By Emily Holden
Today's Washington Brief:
-Democratic senators are urging the Obama administration to make a Keystone decision by May 31, but the White House doesn’t intend to change the review trajectory, Reuters reports.
-The Federal Energy Regulatory Commission has ordered an internal investigation following an Inspector General report that found staff improperly handled sensitive material about grid vulnerabilities, Wall Street Journal’s Amy Harder reports.
-The Interior Department announced a strategy to standardize oil and gas drilling permits on federal lands, The Hill reports.
-A Pennsylvania-based hedge fund is challenging FERC nominee Norman Bay for his investigation of the firm as head of enforcement, according to Politico's Darius Dixon.
Today's Business Brief:
-Bloomberg’s Mario Parker and Eliot Caroom explore how oil-by-rail congestion is slowing down coal shipments to power plants and grain supplies to biodiesel makers. An increase in oil production is also holding up farm commodities and travelers, according to witnesses at a Department of Transportation hearing, Reuters reports.
-The International Energy Agency says OPEC will need to pump more oil in the second half of the year after its production plunged to a five-month low in March, Bloomberg reports.
Today's Chart Review:
Lower Prices Pull Down Natural Gas Reserves in 2012
Energy Information Administration
Mark Your Calendars (All Times Eastern):
Friday: NRC advisory committee meeting on reactor safeguards @ 8:30 am
Friday: American Council on Renewable Energy meeting @ 8:30 am
Friday: DOE public meeting on Quadrennial Energy Review @ 10 am
16-17: Natural Gas
18: Utilities and Infrastructure
OPINIONS, EDITORIALS, PERSPECTIVES
22: Live Science
RESEARCH REPORTS, ISSUE BRIEFS, CASE STUDIES
24: Energy Information Administration
25: American Wind Energy Association
1) Federal Energy Regulator to Take Steps to Protect Grid
from Wall Street Journal by Amy Harder
The federal agency that regulates the U.S. electricity grid is clamping down on public disclosure of potentially sensitive material after criticism of how it handled an analysis of the grid's vulnerability to physical attack, the agency's acting head told Congress on Thursday. Cheryl LaFleur, acting chairman of the Federal Energy Regulatory Commission, testified at a hearing that she has "ordered a full internal review of the chain of custody of all documents," in the wake of a preliminary report issued by Energy Department Inspector General Gregory Friedman. The inspector general report, issued Wednesday, found that at least one grid-related presentation that FERC staff created "should have been classified and protected from release at the time it was created," and suggested that the commission doesn't have adequate controls for identifying and managing sensitive material with potential national-security implications.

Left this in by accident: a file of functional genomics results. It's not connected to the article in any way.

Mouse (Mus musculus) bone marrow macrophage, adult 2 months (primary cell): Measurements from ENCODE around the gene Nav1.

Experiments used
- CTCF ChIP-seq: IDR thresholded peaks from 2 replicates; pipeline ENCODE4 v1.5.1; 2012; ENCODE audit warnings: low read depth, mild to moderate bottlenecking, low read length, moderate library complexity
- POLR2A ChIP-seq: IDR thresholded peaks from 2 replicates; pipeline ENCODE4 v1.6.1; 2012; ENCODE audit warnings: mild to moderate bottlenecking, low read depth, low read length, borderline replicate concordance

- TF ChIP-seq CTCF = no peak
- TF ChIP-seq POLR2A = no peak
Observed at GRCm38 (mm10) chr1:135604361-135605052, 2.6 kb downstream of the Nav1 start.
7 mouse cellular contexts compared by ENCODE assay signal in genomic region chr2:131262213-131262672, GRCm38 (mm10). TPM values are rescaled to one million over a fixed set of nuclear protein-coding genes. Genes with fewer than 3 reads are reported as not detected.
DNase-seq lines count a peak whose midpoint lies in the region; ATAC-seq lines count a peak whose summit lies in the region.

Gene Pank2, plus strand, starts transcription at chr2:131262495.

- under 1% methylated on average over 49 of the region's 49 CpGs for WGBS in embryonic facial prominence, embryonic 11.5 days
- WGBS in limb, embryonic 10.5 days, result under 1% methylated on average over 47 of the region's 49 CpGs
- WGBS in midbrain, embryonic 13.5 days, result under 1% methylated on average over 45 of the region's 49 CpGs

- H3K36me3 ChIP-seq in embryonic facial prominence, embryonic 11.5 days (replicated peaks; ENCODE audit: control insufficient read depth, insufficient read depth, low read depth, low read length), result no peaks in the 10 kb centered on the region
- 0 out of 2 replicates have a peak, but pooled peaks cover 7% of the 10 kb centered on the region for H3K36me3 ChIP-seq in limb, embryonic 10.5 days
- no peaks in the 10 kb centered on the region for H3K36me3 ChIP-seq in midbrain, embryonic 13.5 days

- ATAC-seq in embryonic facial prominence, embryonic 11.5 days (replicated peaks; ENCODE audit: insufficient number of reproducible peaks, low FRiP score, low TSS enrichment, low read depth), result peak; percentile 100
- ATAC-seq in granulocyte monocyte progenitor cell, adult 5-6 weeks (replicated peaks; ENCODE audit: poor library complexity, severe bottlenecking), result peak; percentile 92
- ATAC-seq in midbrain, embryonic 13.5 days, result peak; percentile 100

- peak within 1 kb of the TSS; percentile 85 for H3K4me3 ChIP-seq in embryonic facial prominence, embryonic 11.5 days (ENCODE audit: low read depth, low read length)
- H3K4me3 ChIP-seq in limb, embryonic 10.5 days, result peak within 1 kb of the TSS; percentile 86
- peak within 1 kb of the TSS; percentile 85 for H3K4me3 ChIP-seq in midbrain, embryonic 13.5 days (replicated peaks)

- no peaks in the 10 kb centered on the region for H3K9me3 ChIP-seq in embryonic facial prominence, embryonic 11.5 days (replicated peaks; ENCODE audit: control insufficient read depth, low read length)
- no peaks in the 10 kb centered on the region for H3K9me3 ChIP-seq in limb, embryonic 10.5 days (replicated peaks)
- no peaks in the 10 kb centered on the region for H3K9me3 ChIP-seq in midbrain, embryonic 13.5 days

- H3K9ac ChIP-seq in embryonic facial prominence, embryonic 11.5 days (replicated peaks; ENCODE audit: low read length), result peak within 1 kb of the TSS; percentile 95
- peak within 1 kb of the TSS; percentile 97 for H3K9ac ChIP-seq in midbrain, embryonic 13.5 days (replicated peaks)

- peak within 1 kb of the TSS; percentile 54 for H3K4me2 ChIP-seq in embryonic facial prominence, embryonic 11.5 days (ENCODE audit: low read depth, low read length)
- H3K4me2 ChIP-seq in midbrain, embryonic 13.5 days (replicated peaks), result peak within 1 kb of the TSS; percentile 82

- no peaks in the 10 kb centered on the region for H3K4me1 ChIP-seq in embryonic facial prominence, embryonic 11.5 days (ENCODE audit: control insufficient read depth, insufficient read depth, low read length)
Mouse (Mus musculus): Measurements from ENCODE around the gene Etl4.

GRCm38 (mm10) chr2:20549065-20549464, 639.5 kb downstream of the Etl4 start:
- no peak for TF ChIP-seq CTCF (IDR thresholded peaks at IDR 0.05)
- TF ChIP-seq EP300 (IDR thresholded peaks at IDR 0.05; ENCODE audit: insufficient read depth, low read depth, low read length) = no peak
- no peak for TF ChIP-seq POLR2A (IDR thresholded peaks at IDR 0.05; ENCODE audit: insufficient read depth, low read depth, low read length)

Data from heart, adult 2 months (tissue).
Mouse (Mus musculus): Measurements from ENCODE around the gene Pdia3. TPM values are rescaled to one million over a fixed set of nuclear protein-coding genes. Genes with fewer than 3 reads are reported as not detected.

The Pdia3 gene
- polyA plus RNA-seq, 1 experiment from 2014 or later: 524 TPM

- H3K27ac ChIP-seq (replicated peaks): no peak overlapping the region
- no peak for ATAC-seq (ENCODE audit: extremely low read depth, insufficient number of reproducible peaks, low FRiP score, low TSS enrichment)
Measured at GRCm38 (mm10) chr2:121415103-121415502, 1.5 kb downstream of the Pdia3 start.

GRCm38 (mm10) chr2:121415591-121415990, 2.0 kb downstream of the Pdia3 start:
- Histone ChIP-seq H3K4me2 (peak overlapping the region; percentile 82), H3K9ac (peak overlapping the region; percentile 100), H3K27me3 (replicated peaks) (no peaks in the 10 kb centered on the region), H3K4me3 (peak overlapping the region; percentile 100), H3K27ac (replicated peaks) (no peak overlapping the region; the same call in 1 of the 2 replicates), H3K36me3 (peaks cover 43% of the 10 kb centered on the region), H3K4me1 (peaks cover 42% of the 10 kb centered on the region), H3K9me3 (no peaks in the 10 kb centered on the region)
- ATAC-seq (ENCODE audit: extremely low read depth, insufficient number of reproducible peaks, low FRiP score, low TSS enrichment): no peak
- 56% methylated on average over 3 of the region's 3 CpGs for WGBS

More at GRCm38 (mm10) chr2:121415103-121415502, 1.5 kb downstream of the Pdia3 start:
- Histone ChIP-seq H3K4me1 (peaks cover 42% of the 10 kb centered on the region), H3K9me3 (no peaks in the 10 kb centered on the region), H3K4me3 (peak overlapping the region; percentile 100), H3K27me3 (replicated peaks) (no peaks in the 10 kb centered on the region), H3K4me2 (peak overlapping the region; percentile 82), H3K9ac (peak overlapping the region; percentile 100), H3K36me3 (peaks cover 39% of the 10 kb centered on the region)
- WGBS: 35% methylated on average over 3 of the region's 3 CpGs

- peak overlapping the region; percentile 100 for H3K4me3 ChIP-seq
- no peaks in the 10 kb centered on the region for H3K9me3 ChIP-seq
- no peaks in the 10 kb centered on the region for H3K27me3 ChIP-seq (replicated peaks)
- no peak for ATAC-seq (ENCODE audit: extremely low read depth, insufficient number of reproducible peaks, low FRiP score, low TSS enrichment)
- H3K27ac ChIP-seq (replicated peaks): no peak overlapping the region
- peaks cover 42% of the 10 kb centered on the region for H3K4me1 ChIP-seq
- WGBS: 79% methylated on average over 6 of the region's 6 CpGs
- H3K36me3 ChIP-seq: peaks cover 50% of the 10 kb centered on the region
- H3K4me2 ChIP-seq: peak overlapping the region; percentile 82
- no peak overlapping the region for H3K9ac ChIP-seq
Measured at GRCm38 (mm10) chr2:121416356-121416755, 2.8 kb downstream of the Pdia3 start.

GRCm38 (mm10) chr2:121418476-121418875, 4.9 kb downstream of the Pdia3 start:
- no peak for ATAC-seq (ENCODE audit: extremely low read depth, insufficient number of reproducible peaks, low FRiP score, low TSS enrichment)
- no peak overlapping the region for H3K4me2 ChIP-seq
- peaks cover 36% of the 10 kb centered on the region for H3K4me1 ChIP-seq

2) PG&E to Offer Reward for Information on Transmission Substation Attack
from Wall Street Journal by Rebecca Smith
PG&E Corp. will offer a $250,000 reward for information resulting in the arrest and conviction of people who attacked its Metcalf transmission substation near San Jose, Calif., last year. The reward offer comes almost a year after gunmen knocked the substation out of commission. As The Wall Street Journal reported earlier this year, the attack began on April 16, 2013, with the slashing of fiber optic cables in underground vaults near the substation that were owned by AT&T and Level 3 Communications, which disrupted local phone and data communications. A few minutes later, gunmen opened fire on the substation, seriously damaging 17 large transformers that help send electricity to Silicon Valley. It took the utility a month to make repairs, at a cost of about $16 million.
3) ConocoPhillips Raises Estimates for Eagle Ford Assets
from Wall Street Journal by Tess Stynes
ConocoPhillips raised its estimates for the size of its resources in the Eagle Ford play in Texas by 40% as the production-and-exploration company also affirmed its long-term production and margin growth targets and capital spending plans. Company executives outlined the oil-and-gas producer's long-term objectives at an analysts meeting Thursday in New York. ConocoPhillips has been selling noncore assets to focus on those with higher returns, such as U.S. shale formations, which have been fueling a drilling boom. The company raised its estimates for its Eagle Ford resources to 2.5 billion barrels from 1.8 billion barrels. Production is projected to increase to more than 250,000 barrels of oil equivalent a day by 2017.